Products that call themselves 'magic': Tried, tested and revealed

Are 'magic' products all they promise to be? Aisling Keenan, the most skeptical beauty editor this side of the Liffey, weighs in...

I have become terribly cynical over the duration of my life as a beauty editor. I have to stop myself rolling my eyes each time a brand tries to dazzle me with a "never seen before ingredient we uncovered in the depths of the Arctic Ocean that keeps seals looking young FOREVER!". I am over such claims. I want your clinical trials and nothing more, thank you very much. But while cynicism is threatening to take over, I'll always remain open minded - that's my job, after all.

A combination of my open mind and my cynical beauty eye led me to trial a heap of products that call themselves 'magic'. To dub a product magic is quite a statement. The dictionary definition is "the power of apparently influencing events by using mysterious or supernatural forces", and even THAT skeptically contains the word "apparently". I decided to trial three of the most prominently magic products on the market and see if any deserve the title.



Egyptian Magic All Purpose Cream for skin, €39.99

This one contains so many great things. The ingredients list reads like you've walked head first into a beehive, but without any of the inevitable stinging. Honey, beeswax, olive oil, royal jelly, bee pollen and bee propolis all combine and can, according to the brand, "tame your hair frizz, eradicate dry skin, smooth and soothe chapped lips, moisturise your face or use as a make up primer." The list, they say, is endless. I tried each of the things on their list and found the following: My hair is too fine and too thin to handle something so rich attempting to tame frizz. It did smooth and soothe my lips and worked as a makeup primer, but wouldn't be my first choice for either. Overall, I didn't hate it but it certainly didn't wave its magic wand over me...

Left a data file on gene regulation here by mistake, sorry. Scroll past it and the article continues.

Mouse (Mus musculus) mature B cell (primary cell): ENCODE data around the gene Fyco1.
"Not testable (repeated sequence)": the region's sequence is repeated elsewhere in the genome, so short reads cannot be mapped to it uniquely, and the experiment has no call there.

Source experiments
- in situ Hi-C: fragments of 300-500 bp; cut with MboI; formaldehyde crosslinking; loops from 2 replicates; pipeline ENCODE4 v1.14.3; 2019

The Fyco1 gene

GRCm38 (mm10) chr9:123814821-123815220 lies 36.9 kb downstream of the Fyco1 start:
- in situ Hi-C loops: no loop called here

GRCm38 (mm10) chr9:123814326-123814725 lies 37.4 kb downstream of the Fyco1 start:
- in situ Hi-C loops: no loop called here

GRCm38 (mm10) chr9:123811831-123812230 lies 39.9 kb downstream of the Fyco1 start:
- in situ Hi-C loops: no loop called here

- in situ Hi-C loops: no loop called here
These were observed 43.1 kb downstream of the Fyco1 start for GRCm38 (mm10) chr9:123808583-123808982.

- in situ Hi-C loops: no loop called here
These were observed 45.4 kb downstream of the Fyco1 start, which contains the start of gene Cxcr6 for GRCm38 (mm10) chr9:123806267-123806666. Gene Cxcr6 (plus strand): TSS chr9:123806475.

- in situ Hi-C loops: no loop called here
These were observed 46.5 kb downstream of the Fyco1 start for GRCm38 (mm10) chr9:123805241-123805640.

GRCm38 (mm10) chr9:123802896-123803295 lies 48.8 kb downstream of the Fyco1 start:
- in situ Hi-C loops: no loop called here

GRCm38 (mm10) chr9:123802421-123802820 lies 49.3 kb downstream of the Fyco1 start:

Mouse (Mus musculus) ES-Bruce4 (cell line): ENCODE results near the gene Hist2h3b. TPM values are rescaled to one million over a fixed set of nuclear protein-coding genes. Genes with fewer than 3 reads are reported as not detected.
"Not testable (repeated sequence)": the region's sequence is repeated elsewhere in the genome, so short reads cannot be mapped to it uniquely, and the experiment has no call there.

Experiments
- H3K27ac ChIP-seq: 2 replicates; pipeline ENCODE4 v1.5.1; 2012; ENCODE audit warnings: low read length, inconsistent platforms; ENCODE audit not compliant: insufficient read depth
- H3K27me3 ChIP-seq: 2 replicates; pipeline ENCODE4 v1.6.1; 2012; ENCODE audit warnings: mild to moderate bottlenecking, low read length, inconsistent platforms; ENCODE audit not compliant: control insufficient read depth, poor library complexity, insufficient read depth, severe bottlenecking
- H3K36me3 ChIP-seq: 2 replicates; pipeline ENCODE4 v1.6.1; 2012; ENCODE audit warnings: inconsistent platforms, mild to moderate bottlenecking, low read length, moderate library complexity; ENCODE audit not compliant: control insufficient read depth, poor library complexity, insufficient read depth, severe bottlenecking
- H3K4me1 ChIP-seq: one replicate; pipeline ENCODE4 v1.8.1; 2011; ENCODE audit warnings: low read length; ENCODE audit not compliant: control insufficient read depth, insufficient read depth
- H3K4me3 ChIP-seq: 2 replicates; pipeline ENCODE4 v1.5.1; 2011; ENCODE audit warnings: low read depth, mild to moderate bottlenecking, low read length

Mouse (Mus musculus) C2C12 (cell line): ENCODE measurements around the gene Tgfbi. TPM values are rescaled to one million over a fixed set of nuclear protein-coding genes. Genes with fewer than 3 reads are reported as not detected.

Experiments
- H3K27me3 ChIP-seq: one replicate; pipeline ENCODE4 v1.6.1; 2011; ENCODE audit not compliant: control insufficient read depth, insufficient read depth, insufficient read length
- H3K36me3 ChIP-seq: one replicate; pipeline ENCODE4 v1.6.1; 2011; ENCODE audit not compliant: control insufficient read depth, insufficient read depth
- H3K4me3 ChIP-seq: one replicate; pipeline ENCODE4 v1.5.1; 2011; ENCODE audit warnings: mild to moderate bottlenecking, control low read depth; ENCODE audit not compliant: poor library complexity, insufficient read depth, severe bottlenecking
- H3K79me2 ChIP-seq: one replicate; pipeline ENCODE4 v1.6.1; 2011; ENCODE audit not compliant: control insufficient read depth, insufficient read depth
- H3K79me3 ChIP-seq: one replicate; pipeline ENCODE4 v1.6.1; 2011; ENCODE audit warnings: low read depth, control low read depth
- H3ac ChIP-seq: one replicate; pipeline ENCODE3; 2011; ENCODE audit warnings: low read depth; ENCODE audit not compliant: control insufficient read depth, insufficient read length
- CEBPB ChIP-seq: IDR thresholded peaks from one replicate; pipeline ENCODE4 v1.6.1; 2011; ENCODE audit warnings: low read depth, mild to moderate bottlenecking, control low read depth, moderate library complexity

Charlotte Tilbury Magic Cream, €90


I really, truly love this product. I am happy to agree with Ms Tilbury when she calls it magic. I use it when my skin needs a treat, sometimes pre-makeup, sometimes pressed into my skin over makeup for a boost of hydration and brightness, sometimes under my eyes in the middle of the day when my powder has settled into my lines. There's a lot it can do. Vitamin E, hyaluronic acid, a collagen production stimulator, soothing frangipani and SPF15 all in one beautifully presented product put this firmly onto my must-haves list, and on the shortlist of products I consider to have magical properties.



Isle of Paradise Over It Magic Self Tan Eraser, €23.99

I wasn't expecting much from this tan eraser as I had been so badly burned in the past (not literally, thank god) by products claiming they remove tan that didn't come up with the goods. So this, which combines "naturally derived glycolic acid with micellar water, and containing avocado, chia seed and coconut oils to brighten the skin", promises a hefty amount of magic. Fresh, toned, nourished and tan-free skin? Really? Actually, do you know what... It was a little bit magical. It took my tan off better than any other chemical tan remover I'd tried (as opposed to some super mechanical removers I've tried) and it didn't feel like I was stripping my skin as I did so. Post-shower my skin felt good, even before I slathered on my body moisturiser.



The image newsletter